Jeremy Pruitt Out at Tennessee, AD Phil Fulmer Retires
It was announced Monday morning that Tennessee head coach Jeremy Pruitt has been fired “for cause” after an internal investigation found alleged NCAA violations within the program, as reported by Pete Thamel of Yahoo Supports. Pruitt finished his tenure in Knoxville with a 16-19 overall record.
Since Pruitt took the reigns of the Volunteers’ football team in 2018, Tennessee has struggled. Pruitt’s first season featured both highs and lows when Tennessee managed to take down two ranked opponents- No. 21 Auburn and No. 12 Kentucky. Still, U.T. finished with a record of 5-7. Their conference record of 2-6 resulted in a last-place finish in the SEC East.
2019 was better for Pruitt and Tennesee. Despite a tough season-opening loss to Georgia State and a double-overtime loss to BYU, the Volunteers found a way to win eight games, including ending the season on a six-game win streak. Pruitt’s Vols ended the year on a high note- a Gator Bowl victory over Indiana that was the first bowl win for U.T. since 2016.
Unfortunately for Pruitt, Tennessee nose-dived in 2020. The first two weeks of the season featured wins against South Carolina and Missouri. The Vols then went on a six-game losing streak where their closest game was decided by 11 points. A Week Nine victory over Vanderbilt was the team’s last success of the year.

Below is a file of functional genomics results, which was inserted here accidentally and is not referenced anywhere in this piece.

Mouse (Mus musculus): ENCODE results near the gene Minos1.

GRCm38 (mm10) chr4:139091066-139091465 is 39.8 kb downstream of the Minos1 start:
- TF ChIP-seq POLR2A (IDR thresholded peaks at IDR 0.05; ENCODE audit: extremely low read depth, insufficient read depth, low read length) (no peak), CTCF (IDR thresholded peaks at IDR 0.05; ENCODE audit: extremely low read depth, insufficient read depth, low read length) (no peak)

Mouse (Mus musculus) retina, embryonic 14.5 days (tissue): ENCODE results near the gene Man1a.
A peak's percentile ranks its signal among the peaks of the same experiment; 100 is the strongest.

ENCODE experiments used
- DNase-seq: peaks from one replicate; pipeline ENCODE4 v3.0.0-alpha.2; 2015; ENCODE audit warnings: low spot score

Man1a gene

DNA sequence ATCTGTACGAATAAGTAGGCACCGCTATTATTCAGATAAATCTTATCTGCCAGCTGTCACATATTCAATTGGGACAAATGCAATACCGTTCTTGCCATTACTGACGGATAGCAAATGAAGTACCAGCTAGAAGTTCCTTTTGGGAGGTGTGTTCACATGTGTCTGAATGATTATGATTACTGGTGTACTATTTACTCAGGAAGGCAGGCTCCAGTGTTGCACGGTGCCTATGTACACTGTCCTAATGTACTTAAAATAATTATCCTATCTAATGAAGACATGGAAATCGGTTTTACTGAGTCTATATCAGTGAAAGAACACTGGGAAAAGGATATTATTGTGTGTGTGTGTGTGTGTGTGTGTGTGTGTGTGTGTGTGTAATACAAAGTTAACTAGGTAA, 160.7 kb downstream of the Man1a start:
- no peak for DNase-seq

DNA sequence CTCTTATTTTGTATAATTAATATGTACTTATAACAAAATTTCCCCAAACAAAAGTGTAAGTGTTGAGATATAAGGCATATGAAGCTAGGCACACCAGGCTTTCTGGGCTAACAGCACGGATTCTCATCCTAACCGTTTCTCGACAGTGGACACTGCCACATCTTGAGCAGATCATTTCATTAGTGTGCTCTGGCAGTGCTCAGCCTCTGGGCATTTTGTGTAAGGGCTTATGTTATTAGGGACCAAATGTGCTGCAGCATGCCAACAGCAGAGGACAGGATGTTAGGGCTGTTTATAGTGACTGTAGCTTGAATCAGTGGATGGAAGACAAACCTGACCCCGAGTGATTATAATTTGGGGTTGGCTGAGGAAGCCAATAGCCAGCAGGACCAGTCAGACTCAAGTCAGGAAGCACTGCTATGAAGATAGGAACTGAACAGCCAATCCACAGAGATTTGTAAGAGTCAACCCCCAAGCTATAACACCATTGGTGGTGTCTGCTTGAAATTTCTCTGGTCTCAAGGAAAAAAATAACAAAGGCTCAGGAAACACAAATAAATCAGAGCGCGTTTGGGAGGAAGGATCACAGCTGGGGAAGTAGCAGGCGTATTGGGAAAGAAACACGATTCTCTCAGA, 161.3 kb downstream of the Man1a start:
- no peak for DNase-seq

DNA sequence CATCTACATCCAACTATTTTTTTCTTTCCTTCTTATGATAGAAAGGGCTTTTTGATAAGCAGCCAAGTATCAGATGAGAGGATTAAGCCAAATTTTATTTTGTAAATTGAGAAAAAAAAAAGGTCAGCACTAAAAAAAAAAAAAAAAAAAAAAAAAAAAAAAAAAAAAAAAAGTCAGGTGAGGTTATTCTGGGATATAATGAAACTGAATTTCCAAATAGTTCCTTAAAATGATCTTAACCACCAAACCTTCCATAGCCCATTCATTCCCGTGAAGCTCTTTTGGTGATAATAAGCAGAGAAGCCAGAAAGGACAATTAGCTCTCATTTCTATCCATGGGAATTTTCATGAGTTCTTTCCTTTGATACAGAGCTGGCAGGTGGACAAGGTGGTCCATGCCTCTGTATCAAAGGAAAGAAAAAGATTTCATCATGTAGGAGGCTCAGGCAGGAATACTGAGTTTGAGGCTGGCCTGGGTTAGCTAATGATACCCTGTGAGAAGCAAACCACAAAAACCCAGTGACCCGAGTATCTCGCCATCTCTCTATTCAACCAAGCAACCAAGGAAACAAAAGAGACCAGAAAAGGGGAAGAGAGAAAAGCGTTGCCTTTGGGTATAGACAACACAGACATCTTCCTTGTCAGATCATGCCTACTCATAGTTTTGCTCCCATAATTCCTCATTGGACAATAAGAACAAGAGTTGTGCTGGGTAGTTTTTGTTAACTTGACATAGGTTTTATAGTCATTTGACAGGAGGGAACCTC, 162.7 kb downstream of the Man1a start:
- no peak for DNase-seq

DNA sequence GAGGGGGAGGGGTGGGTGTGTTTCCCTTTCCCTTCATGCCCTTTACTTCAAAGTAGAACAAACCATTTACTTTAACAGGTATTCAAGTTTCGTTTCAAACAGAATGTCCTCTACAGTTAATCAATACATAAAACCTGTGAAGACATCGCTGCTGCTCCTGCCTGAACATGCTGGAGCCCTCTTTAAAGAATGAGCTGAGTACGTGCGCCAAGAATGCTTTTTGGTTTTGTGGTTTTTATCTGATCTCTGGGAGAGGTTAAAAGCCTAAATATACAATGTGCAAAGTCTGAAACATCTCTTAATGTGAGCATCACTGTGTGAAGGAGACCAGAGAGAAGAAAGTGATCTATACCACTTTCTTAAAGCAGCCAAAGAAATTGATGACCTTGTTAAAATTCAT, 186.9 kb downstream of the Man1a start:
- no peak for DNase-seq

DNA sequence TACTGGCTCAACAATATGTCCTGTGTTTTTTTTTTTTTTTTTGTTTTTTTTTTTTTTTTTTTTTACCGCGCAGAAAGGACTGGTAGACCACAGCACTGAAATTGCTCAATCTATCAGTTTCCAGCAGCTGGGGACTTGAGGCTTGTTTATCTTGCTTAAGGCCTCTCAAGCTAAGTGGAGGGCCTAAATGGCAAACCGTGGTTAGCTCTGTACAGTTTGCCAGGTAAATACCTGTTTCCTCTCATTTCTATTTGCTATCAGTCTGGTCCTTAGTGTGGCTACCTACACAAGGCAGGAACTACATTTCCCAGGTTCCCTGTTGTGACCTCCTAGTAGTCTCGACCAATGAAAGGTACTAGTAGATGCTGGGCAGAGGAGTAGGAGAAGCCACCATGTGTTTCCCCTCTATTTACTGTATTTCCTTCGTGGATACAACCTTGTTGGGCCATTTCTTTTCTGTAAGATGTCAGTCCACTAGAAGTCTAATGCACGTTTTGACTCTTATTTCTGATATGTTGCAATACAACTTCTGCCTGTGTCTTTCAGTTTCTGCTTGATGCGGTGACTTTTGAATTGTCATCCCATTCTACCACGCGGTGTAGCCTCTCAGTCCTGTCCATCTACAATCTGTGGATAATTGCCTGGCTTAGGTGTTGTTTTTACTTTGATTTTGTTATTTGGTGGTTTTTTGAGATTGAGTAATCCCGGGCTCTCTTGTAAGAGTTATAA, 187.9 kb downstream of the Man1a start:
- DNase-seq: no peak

In addition to Pruitt’s firing, Tennessee athletics director Philip Fulmer will be retiring from his position. While the Pruitt firing is immediate, Blake Toppmeyer of the Knoxville News is reporting that Fulmer will remain in his position until his replacement is hired because Fulmer wants his successor to choose the next football coach.
Later in his story, Toppmeyer clarified that Fulmer’s retirement was his choice and not tied to the investigation of NCAA violations.
Even before his firing, it was rumored that Pruitt, a former defensive coordinator for Alabama, was on a shortlist of candidates that could potentially be replacing current defensive coordinator Pete Golding, whether he accepted a job elsewhere or be let go.